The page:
Benjamin Harrison: The American Presidents Series by Charles W. Calhoun:
In an essay comparing the life of savage and civilized men, Benjamin argued that a “good criterion” for judging the “true state of society” was how it treated women, for women “are appreciated in proportion as society is advanced.” In America, he wrote, a woman “is considered as a superior being, and in the eyes of many as an angel. This, however, is the case only when we behold them through the telescope of love.”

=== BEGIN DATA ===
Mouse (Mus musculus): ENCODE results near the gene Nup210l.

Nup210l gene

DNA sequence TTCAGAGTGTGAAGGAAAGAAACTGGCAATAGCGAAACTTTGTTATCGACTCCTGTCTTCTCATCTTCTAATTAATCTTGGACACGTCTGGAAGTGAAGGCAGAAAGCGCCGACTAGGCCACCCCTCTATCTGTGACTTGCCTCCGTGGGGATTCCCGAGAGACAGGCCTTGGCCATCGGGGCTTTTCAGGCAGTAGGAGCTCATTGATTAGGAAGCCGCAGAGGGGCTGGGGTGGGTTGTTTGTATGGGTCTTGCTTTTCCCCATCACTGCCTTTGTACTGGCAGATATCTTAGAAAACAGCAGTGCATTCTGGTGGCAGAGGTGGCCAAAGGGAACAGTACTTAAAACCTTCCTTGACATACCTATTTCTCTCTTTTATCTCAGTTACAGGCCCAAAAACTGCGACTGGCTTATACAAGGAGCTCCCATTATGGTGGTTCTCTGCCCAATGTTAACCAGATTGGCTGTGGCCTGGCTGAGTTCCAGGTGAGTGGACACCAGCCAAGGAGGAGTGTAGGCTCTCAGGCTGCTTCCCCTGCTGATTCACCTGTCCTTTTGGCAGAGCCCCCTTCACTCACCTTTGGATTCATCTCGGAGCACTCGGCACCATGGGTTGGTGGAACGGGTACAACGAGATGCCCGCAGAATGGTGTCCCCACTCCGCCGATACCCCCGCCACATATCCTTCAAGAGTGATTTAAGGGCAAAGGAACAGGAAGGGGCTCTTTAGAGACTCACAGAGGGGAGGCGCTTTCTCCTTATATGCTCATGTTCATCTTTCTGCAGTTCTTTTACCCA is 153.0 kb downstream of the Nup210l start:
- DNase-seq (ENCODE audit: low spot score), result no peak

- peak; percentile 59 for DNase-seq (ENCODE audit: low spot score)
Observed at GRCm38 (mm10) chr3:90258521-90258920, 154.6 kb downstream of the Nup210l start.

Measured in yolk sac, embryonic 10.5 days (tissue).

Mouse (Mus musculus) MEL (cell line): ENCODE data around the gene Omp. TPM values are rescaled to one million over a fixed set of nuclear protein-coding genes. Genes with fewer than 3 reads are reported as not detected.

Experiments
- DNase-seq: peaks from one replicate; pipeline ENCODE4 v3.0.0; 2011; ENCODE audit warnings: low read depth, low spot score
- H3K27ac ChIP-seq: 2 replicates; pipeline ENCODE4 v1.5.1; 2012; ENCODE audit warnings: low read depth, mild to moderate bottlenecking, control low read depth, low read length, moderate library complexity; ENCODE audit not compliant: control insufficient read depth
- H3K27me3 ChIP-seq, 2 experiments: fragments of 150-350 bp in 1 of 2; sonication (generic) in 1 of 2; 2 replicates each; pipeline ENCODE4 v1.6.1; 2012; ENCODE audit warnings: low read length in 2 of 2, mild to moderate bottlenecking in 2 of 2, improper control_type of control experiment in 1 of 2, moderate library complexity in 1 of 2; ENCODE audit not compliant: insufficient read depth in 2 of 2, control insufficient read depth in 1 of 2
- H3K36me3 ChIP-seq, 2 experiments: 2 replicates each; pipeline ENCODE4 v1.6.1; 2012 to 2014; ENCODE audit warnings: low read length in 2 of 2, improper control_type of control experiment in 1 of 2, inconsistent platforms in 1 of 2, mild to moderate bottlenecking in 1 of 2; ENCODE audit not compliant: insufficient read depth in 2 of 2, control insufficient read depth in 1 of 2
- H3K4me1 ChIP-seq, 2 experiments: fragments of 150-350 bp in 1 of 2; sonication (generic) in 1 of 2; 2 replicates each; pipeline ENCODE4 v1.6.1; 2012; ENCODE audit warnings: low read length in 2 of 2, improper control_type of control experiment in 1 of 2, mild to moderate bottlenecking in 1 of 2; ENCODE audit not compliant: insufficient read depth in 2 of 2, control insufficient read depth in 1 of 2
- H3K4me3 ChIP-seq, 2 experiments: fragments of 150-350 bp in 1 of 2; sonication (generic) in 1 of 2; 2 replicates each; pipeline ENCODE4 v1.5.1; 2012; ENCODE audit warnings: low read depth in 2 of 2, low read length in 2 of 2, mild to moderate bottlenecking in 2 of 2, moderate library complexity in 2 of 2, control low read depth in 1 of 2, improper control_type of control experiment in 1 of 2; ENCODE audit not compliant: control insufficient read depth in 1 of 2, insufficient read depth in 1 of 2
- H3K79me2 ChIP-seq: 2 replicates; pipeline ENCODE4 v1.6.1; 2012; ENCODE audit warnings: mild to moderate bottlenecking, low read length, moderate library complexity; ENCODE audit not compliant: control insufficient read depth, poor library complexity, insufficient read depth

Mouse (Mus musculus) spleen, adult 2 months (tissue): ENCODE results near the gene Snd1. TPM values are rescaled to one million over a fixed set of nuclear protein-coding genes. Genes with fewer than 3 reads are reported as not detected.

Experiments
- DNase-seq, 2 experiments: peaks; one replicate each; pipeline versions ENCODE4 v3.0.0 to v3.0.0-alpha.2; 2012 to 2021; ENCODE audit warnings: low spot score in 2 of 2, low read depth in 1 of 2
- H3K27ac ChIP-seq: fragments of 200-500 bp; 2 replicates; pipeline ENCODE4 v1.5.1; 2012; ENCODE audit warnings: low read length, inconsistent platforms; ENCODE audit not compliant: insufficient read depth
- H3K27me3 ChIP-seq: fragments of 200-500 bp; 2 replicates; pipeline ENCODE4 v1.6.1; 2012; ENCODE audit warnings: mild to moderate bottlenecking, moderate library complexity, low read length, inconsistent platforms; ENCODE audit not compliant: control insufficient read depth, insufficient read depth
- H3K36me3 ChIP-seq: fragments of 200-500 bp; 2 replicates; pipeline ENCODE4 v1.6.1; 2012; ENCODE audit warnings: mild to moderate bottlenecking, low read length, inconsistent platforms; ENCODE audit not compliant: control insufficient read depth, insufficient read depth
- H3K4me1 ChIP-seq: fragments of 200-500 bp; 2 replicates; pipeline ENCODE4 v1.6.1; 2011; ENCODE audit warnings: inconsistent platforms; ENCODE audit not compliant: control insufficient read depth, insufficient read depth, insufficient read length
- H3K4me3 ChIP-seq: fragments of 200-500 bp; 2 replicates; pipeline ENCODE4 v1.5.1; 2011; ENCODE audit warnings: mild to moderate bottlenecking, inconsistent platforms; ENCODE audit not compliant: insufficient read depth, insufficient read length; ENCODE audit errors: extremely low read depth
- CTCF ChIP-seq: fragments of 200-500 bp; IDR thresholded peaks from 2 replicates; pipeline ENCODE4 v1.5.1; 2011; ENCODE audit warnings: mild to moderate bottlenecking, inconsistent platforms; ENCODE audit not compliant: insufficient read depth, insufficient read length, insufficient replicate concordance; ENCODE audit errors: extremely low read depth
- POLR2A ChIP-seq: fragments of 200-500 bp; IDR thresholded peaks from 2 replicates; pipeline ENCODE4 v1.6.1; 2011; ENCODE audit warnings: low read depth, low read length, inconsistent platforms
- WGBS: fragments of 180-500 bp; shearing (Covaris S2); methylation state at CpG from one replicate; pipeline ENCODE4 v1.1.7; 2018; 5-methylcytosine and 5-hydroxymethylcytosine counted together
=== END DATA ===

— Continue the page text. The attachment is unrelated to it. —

These truths occurred to him not merely as a result of abstract rumination; at Farmers’ College the teenaged Benjamin Harrison had fallen in love. The object of his affection was Caroline Lavinia Scott, the daughter of John W. Scott, another Presbyterian minister, who taught chemistry and physics at the college and who also ran a school for girls in Cincinnati. During the spring of 1848, the diminutive freshman—slight of build with pale skin and thin blond hair—began to call at the Scott house. He soon took notice of the petite, slightly plump Carrie with her kindly eyes and profusion of exquisite brown hair. Before long, the serious-minded, ambitious boy found that he much enjoyed the company of this warmhearted and sympathetic girl, ten months his senior, whose vivacity and playful sense of humor drew him out of his solemn introspection. Their friendship quickly ripened into romance.